TANK TACTICS IN MOUNTAINOUS TERRAIN; Years of combat training in the Korean mountains have taught the US Army a number of lessons, some of which it needs to take much more seriously than it does.
1. The books on tactics are designed to apply to all theaters. Mountains provide a substantially different environment and "the book" must be adapted to it rather then trying to adapt the mountains to the book.
2. At the ranges where tanks do their business (1-4km), most combat is fairly two-dimensional. Not so in Korea, where an anti-tank missile team on a mountain could have a good shot at your top armor.
3. Do not operate a tank while standing in the hatch or you will be shot by a sniper. As much as it insults your manhood, operate with closed hatches or in the open-protected position.
4. Rehearsals must include all elements planned for the real mission. If you do not include the engineers in the rehearsal, they will not know the mission or be able to improvise if things go wrong. All commanders (including the leaders of attached sub-elements) must attend all meetings.
5. In close terrain such as that in Korea, having a light infantry platoon attached to your company team can be a major plus, if you know how to use it. With an entire platoon of light infantry, you will finally have enough warm bodies to conduct patrols and man outposts. The problem is that moving them at the speed of the tanks and Bradleys means putting them into a vulnerable truck, which must dismount them just outside of the enemy's target zone.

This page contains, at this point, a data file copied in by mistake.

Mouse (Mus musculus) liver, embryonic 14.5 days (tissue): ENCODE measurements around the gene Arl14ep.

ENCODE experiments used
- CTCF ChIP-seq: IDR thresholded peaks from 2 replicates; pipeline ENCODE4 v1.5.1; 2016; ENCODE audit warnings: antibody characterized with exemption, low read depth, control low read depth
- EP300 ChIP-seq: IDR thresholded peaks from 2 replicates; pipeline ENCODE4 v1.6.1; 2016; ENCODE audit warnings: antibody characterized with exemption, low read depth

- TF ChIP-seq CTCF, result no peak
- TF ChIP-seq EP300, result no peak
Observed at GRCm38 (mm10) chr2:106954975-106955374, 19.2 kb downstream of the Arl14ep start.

6. The 'tank tables' (gunnery training drills used by the entire Army) position targets representing enemy infantry on open ground in the middle of the sector. North Korean infantry, or tank hunter teams in the Balkans or northern Iraq for that matter, would more likely be positioned to the flank and at higher elevations. There is no current US Army training for tanks to engage such targets.
7. Medics are there to stabilize the most badly wounded soldiers and arrange for their evacuation. Most of the wounded will die waiting for a medic, and so must be treated by their crew and squad mates. US tankers in Korea have adopted a very bad habit. When a crewman is designated as hit during a wargame, the crew climbs out of the tank in order to conduct first-aid laying on the turret roof. In combat, this would be suicide. Armored vehicle crews need to be training to give first aid while still inside the tank.
8. Another bad habit of US armored vehicle crews (not just in Korea) is to roll onto the objective, and then assume that the battle is over. Crews quickly open the hatches and climb out of the vehicles to take a break. Getting into the habit of dismounting before commanders tell them to do so will cost lives in combat, where the habits of training will overwhelm common sense.
9. Engineers are the key to any attack or defense, and there will never be enough of them. Unit commanders need to know what engineers do, how to tell when they have done enough and can move on to another job, and how to tell when a fighting position is really deep enough to protect the tank. Units must be able to do things without engineers. Tanks should be fitted (using engineer stakes attached to the back) to carry rolls of concertina wire and more stakes so that barriers can be built. Korea is full of fairly large boulders, and few think of actually moving the boulders (using an M88 tank recovery vehicle if necessary) to create obstacles and clear lanes of fire.
10. Everyone with a radio must know the proper way to send in a report of enemy activity. Use the SALUTE format when reporting on an enemy unit: Size, Action, Location, Uniforms, Time, and Equipment.
11. Company XOs must find out the requirements of all attached units. Having a mechanical smoke unit attached to your company is a wonderful thing, until someone notices that you never picked up the unique spare parts and consumable supplies they require.
12. Training must build skills at each level and combine them at each higher level.Stephen V Cole